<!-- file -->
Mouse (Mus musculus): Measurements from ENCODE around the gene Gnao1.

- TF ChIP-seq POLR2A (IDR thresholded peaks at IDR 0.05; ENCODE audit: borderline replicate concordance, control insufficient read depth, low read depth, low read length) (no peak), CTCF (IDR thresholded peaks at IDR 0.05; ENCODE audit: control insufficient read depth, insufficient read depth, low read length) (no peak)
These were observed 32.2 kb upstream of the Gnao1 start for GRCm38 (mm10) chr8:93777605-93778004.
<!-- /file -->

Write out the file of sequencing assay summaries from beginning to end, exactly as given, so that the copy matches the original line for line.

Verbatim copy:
Mouse (Mus musculus): Measurements from ENCODE around the gene Gnao1.

- TF ChIP-seq POLR2A (IDR thresholded peaks at IDR 0.05; ENCODE audit: borderline replicate concordance, control insufficient read depth, low read depth, low read length) (no peak), CTCF (IDR thresholded peaks at IDR 0.05; ENCODE audit: control insufficient read depth, insufficient read depth, low read length) (no peak)
These were observed 32.2 kb upstream of the Gnao1 start for GRCm38 (mm10) chr8:93777605-93778004.